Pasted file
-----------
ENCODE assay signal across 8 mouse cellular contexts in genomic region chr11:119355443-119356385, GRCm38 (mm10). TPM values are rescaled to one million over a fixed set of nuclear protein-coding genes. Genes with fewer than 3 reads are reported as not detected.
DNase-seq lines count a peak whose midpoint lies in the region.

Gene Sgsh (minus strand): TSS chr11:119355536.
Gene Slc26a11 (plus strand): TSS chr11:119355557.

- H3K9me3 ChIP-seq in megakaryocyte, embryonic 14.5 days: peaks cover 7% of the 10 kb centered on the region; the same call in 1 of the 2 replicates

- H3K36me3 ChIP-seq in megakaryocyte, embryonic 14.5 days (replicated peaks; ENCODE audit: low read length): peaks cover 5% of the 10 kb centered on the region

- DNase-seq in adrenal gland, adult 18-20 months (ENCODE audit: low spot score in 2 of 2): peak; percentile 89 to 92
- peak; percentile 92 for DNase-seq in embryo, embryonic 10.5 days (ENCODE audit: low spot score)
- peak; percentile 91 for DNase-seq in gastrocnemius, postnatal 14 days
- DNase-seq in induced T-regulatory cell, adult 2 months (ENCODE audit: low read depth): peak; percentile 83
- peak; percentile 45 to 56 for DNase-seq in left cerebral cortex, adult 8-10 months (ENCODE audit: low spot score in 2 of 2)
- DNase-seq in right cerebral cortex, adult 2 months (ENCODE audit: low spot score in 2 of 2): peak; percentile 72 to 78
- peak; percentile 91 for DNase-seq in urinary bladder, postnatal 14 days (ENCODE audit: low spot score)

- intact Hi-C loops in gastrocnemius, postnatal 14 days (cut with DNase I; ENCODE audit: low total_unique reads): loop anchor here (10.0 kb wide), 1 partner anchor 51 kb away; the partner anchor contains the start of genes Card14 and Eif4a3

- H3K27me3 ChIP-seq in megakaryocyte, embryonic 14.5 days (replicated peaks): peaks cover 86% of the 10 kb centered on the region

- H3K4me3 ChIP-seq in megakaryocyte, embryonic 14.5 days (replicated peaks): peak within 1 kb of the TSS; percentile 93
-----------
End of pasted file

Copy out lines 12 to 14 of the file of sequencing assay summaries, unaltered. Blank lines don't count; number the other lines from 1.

- DNase-seq in right cerebral cortex, adult 2 months (ENCODE audit: low spot score in 2 of 2): peak; percentile 72 to 78
- peak; percentile 91 for DNase-seq in urinary bladder, postnatal 14 days (ENCODE audit: low spot score)

- intact Hi-C loops in gastrocnemius, postnatal 14 days (cut with DNase I; ENCODE audit: low total_unique reads): loop anchor here (10.0 kb wide), 1 partner anchor 51 kb away; the partner anchor contains the start of genes Card14 and Eif4a3